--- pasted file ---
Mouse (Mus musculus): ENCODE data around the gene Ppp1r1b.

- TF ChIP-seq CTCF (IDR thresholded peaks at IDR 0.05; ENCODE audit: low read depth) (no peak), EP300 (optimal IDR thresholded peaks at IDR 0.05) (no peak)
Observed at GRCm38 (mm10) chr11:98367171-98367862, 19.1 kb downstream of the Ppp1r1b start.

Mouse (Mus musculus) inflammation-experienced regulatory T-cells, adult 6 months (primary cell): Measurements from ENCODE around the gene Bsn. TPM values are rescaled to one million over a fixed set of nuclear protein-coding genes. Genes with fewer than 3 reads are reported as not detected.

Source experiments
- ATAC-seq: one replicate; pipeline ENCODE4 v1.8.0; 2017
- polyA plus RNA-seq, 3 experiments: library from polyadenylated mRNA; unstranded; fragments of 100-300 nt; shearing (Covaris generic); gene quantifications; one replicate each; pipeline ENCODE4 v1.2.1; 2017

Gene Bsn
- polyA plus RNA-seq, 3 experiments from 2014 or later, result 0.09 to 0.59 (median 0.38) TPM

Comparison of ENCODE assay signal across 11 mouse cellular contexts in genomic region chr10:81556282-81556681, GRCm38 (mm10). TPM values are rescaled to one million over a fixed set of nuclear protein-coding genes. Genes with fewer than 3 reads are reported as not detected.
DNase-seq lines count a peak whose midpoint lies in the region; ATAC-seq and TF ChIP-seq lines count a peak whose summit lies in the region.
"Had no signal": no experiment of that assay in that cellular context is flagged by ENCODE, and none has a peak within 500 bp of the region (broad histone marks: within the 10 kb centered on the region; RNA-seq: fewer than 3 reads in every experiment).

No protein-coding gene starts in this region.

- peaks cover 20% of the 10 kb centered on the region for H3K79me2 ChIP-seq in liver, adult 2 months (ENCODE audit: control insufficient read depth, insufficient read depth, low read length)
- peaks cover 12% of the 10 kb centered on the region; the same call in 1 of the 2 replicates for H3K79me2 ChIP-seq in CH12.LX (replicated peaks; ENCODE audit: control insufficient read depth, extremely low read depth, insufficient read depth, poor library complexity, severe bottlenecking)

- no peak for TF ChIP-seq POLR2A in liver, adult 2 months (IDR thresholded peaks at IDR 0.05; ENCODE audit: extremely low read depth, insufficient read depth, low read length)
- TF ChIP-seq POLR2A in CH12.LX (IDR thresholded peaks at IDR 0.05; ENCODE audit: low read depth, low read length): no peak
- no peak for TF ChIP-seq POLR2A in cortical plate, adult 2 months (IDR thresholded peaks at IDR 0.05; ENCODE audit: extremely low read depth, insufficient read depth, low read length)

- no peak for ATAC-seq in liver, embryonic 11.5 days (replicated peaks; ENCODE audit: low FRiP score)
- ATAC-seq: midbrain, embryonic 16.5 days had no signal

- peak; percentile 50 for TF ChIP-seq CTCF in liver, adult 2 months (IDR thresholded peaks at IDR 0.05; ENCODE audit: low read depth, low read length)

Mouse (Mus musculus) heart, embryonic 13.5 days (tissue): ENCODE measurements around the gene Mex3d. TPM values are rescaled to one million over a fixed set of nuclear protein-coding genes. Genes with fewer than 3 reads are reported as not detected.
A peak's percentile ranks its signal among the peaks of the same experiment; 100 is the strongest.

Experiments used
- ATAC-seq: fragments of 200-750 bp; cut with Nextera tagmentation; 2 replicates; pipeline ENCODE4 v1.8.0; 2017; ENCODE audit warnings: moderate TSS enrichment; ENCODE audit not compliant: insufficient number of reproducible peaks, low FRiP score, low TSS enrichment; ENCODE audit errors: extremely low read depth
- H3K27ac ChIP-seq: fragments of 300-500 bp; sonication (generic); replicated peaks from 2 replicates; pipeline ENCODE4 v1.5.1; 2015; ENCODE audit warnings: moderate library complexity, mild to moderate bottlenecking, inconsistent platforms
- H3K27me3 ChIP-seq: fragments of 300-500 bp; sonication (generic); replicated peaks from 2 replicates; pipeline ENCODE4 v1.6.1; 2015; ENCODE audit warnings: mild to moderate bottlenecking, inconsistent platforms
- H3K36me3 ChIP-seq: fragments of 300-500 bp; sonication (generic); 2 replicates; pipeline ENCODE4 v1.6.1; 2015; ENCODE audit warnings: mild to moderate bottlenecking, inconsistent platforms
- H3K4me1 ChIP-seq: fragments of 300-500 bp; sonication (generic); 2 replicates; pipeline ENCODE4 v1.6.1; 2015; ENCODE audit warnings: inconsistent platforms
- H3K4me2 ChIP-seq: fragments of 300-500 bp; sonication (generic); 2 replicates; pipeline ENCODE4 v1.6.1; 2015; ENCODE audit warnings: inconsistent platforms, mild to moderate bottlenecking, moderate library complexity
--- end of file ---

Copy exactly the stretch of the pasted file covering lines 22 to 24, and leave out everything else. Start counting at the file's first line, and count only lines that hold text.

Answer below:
Mouse (Mus musculus) heart, embryonic 13.5 days (tissue): ENCODE measurements around the gene Mex3d. TPM values are rescaled to one million over a fixed set of nuclear protein-coding genes. Genes with fewer than 3 reads are reported as not detected.
A peak's percentile ranks its signal among the peaks of the same experiment; 100 is the strongest.

Experiments used